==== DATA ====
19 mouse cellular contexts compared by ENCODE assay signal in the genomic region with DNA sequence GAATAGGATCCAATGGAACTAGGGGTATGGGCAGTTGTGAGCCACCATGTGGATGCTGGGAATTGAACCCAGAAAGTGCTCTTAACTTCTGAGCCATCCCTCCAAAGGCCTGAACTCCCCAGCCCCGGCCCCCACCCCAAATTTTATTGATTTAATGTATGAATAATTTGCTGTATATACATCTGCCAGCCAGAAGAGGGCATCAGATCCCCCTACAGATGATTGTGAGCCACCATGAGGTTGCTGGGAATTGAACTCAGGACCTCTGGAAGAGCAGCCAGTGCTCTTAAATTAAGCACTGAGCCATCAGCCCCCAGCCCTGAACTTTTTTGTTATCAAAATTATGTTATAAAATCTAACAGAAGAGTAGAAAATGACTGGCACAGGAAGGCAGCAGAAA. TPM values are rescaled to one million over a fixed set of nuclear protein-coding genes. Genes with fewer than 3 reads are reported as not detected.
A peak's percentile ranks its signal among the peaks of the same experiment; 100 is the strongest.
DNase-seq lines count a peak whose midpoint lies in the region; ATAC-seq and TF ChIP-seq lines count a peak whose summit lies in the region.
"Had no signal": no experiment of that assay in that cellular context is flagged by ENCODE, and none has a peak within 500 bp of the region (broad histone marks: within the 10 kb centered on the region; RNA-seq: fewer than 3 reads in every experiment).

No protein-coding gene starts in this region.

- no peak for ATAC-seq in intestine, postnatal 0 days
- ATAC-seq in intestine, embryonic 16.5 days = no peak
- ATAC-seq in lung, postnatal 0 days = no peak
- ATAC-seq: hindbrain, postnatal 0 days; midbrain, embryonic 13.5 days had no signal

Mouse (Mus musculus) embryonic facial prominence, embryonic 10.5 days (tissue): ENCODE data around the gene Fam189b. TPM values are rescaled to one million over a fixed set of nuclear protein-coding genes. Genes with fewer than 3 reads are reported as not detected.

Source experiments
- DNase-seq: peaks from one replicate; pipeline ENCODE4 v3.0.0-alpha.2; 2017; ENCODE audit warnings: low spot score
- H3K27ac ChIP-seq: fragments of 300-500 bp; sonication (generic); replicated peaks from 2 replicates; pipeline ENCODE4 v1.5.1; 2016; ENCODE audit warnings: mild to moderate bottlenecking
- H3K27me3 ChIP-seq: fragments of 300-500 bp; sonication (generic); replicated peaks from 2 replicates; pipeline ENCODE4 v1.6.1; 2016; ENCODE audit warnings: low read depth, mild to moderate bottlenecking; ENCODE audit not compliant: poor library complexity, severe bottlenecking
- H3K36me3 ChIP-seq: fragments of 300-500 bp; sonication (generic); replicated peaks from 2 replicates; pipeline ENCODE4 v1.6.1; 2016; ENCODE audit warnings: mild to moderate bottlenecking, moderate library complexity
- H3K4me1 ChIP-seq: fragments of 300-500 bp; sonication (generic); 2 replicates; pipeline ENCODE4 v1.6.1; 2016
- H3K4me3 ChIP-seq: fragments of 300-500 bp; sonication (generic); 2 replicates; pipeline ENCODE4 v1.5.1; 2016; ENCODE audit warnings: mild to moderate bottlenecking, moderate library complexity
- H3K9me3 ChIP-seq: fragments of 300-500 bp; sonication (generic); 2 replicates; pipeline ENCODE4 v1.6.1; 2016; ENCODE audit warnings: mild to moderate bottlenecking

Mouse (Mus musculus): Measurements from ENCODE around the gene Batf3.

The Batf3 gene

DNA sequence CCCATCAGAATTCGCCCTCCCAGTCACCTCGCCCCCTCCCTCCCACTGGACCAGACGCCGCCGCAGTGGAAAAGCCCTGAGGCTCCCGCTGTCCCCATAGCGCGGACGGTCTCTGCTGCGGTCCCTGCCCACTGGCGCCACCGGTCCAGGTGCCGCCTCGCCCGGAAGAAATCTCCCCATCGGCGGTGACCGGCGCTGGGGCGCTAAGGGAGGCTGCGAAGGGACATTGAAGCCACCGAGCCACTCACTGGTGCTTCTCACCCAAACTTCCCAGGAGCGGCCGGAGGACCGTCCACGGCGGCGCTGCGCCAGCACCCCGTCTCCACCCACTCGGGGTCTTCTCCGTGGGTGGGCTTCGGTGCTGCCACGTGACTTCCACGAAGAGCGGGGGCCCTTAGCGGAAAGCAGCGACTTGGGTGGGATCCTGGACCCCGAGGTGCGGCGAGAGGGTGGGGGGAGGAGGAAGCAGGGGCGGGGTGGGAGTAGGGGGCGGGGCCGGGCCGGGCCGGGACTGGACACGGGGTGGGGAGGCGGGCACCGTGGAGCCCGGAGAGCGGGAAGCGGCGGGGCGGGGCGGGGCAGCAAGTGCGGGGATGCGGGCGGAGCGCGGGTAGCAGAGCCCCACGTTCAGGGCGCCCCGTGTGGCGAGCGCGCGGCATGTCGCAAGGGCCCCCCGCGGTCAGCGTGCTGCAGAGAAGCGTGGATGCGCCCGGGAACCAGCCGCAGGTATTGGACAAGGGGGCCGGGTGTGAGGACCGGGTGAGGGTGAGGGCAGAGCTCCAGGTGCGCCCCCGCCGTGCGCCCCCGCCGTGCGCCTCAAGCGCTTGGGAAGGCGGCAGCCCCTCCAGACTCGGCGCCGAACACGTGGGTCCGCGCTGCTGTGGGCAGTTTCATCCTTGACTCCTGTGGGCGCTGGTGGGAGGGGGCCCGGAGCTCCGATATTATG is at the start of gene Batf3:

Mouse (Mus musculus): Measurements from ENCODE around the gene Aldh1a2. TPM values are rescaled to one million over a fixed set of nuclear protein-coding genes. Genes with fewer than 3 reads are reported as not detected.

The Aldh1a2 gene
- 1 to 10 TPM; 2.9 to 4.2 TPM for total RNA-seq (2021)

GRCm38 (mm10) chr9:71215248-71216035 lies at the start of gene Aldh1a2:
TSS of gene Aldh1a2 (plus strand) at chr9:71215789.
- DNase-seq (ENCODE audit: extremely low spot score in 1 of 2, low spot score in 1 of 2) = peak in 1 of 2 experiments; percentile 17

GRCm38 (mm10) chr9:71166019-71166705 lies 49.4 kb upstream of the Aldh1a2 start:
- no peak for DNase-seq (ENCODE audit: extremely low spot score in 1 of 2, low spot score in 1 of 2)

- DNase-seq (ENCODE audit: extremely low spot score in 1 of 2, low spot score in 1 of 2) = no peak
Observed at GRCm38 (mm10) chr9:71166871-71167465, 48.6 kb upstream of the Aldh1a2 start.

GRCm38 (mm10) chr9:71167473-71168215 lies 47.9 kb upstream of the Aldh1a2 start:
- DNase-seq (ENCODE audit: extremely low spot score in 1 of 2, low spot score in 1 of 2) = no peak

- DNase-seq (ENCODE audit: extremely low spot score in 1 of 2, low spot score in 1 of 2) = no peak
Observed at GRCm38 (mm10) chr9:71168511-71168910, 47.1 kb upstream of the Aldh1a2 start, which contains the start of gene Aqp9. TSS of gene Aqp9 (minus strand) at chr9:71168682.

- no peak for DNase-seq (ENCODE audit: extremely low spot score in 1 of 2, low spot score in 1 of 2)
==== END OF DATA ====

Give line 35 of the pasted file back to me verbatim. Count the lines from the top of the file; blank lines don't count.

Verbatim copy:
Observed at GRCm38 (mm10) chr9:71168511-71168910, 47.1 kb upstream of the Aldh1a2 start, which contains the start of gene Aqp9. TSS of gene Aqp9 (minus strand) at chr9:71168682.